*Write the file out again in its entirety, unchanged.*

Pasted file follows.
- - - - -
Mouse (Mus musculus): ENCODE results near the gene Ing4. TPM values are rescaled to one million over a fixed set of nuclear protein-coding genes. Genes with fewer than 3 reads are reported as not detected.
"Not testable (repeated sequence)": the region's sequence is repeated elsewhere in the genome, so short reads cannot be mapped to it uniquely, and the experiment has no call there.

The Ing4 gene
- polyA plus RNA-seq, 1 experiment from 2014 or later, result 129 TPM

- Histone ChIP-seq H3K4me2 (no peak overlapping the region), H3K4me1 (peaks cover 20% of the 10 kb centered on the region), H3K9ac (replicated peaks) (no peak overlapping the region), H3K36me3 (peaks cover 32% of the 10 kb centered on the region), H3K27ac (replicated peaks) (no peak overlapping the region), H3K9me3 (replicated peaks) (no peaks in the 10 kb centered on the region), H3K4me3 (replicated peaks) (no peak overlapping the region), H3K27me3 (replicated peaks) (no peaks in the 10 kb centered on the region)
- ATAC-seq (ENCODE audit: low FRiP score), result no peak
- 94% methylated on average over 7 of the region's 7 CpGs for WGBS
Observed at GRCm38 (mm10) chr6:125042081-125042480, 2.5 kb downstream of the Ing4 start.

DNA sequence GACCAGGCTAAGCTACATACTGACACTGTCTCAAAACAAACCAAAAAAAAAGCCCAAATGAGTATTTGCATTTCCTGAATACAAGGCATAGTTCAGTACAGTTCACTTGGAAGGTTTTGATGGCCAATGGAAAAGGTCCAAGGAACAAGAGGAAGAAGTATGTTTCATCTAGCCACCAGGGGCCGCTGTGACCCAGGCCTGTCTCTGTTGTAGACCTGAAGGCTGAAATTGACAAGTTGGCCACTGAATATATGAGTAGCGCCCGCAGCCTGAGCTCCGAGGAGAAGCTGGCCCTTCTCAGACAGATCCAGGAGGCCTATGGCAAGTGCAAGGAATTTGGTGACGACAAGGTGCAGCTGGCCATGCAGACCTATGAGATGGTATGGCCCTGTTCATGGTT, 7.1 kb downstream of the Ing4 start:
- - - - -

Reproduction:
Mouse (Mus musculus): ENCODE results near the gene Ing4. TPM values are rescaled to one million over a fixed set of nuclear protein-coding genes. Genes with fewer than 3 reads are reported as not detected.
"Not testable (repeated sequence)": the region's sequence is repeated elsewhere in the genome, so short reads cannot be mapped to it uniquely, and the experiment has no call there.

The Ing4 gene
- polyA plus RNA-seq, 1 experiment from 2014 or later, result 129 TPM

- Histone ChIP-seq H3K4me2 (no peak overlapping the region), H3K4me1 (peaks cover 20% of the 10 kb centered on the region), H3K9ac (replicated peaks) (no peak overlapping the region), H3K36me3 (peaks cover 32% of the 10 kb centered on the region), H3K27ac (replicated peaks) (no peak overlapping the region), H3K9me3 (replicated peaks) (no peaks in the 10 kb centered on the region), H3K4me3 (replicated peaks) (no peak overlapping the region), H3K27me3 (replicated peaks) (no peaks in the 10 kb centered on the region)
- ATAC-seq (ENCODE audit: low FRiP score), result no peak
- 94% methylated on average over 7 of the region's 7 CpGs for WGBS
Observed at GRCm38 (mm10) chr6:125042081-125042480, 2.5 kb downstream of the Ing4 start.

DNA sequence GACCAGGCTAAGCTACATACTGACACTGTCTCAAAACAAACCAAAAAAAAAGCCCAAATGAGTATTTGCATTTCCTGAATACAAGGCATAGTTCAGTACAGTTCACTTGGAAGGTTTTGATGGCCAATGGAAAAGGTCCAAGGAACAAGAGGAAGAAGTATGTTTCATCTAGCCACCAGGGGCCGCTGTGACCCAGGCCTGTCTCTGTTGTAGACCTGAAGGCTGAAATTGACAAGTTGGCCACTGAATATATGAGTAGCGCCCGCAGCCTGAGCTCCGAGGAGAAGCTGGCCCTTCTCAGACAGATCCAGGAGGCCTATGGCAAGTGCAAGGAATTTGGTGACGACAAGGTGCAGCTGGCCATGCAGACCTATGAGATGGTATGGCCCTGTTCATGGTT, 7.1 kb downstream of the Ing4 start: